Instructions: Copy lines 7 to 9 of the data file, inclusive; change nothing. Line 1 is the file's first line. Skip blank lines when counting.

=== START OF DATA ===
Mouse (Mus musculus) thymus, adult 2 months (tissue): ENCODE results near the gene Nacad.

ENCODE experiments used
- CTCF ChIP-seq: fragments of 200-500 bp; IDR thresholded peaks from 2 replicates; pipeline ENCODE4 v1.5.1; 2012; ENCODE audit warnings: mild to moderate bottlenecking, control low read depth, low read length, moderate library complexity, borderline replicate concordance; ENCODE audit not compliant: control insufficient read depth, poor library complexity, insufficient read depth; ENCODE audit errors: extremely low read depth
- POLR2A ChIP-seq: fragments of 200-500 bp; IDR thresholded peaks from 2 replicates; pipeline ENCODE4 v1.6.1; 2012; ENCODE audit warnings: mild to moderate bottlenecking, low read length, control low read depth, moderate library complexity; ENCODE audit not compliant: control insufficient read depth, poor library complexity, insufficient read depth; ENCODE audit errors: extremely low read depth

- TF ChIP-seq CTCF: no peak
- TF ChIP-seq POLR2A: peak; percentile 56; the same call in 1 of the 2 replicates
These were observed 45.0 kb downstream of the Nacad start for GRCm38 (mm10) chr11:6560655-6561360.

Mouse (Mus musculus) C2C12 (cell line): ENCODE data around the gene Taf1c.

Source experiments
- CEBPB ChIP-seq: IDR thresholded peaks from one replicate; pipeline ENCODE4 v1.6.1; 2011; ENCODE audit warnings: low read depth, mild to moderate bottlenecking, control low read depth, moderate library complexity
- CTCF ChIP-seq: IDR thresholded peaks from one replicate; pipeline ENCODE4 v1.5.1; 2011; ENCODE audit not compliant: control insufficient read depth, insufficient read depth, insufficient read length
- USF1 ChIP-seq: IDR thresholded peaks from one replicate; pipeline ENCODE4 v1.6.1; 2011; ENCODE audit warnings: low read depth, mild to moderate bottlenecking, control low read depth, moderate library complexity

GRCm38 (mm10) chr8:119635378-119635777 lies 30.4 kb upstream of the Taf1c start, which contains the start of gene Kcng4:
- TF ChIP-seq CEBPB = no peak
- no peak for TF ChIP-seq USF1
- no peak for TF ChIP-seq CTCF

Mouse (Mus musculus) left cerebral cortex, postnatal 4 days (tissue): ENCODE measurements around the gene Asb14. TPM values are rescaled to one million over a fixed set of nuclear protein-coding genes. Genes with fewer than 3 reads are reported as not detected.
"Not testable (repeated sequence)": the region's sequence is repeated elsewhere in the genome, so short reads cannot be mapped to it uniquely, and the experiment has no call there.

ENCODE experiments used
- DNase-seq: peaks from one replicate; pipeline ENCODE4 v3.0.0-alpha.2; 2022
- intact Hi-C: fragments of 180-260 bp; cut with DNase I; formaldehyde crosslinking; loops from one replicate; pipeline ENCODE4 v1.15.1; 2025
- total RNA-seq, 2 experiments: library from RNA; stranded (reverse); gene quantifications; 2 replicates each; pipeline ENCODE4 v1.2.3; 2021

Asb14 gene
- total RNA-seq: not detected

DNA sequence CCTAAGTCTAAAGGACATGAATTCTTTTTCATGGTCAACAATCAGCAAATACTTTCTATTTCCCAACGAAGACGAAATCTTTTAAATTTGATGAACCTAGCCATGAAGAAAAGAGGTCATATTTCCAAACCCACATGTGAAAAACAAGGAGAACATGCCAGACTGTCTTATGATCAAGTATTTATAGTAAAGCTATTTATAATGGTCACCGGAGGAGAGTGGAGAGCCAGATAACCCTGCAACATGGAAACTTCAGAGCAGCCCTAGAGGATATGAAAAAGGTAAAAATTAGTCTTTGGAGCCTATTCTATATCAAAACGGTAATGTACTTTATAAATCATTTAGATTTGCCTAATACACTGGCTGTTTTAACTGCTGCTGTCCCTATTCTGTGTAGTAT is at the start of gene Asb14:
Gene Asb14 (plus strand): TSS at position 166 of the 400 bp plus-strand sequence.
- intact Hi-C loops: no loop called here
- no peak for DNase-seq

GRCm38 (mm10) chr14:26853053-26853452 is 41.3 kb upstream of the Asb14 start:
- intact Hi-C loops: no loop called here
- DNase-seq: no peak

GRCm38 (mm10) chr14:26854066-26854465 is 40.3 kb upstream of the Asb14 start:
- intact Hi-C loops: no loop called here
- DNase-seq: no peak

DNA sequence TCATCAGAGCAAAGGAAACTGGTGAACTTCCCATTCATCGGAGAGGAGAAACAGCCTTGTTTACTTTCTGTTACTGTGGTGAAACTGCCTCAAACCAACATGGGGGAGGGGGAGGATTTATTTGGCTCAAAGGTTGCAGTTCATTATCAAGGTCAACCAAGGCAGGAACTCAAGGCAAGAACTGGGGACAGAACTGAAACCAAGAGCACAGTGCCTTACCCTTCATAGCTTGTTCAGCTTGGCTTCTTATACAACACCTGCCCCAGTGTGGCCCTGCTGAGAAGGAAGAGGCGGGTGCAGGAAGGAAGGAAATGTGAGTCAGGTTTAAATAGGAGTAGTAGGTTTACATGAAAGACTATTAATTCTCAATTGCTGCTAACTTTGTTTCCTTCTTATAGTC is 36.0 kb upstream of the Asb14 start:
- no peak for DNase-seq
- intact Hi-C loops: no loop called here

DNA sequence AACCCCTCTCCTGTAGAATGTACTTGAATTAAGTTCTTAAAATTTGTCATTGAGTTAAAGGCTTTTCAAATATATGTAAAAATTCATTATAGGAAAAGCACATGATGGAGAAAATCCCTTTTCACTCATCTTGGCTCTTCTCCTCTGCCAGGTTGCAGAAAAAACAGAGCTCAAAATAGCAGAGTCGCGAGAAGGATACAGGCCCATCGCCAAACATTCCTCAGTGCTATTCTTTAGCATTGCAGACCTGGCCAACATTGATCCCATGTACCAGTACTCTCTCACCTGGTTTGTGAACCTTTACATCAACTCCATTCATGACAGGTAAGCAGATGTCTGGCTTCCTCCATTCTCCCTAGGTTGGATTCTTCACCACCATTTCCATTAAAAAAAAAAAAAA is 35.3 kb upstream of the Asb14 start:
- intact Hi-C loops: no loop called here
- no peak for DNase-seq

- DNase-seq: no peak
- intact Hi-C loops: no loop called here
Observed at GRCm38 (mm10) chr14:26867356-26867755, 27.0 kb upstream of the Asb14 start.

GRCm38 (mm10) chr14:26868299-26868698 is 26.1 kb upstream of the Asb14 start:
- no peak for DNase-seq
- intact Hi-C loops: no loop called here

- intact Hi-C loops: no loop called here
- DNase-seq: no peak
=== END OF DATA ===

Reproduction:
These were observed 45.0 kb downstream of the Nacad start for GRCm38 (mm10) chr11:6560655-6561360.

Mouse (Mus musculus) C2C12 (cell line): ENCODE data around the gene Taf1c.

Source experiments